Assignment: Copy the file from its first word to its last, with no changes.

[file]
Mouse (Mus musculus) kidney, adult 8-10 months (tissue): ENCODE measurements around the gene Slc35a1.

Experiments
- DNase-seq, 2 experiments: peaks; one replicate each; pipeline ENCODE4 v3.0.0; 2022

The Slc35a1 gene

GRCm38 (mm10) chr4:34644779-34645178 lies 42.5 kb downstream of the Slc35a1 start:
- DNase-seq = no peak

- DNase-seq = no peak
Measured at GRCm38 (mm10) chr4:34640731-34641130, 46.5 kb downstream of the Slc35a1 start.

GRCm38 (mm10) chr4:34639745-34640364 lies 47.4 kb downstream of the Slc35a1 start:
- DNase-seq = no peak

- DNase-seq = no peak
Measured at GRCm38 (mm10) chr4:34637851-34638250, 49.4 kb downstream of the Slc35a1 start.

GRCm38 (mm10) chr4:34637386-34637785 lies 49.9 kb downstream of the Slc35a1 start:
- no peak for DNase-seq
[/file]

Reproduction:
Mouse (Mus musculus) kidney, adult 8-10 months (tissue): ENCODE measurements around the gene Slc35a1.

Experiments
- DNase-seq, 2 experiments: peaks; one replicate each; pipeline ENCODE4 v3.0.0; 2022

The Slc35a1 gene

GRCm38 (mm10) chr4:34644779-34645178 lies 42.5 kb downstream of the Slc35a1 start:
- DNase-seq = no peak

- DNase-seq = no peak
Measured at GRCm38 (mm10) chr4:34640731-34641130, 46.5 kb downstream of the Slc35a1 start.

GRCm38 (mm10) chr4:34639745-34640364 lies 47.4 kb downstream of the Slc35a1 start:
- DNase-seq = no peak

- DNase-seq = no peak
Measured at GRCm38 (mm10) chr4:34637851-34638250, 49.4 kb downstream of the Slc35a1 start.

GRCm38 (mm10) chr4:34637386-34637785 lies 49.9 kb downstream of the Slc35a1 start:
- no peak for DNase-seq